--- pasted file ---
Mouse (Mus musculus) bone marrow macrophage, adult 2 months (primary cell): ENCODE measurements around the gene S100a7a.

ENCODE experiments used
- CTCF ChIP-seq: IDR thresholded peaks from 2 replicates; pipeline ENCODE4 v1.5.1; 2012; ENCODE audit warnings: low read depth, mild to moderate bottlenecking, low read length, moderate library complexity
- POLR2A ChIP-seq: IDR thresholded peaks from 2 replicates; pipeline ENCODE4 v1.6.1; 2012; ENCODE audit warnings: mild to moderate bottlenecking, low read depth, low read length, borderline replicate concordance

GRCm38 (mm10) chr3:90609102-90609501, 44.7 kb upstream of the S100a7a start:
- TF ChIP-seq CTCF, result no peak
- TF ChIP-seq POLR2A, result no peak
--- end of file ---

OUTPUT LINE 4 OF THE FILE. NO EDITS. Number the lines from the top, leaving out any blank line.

- POLR2A ChIP-seq: IDR thresholded peaks from 2 replicates; pipeline ENCODE4 v1.6.1; 2012; ENCODE audit warnings: mild to moderate bottlenecking, low read depth, low read length, borderline replicate concordance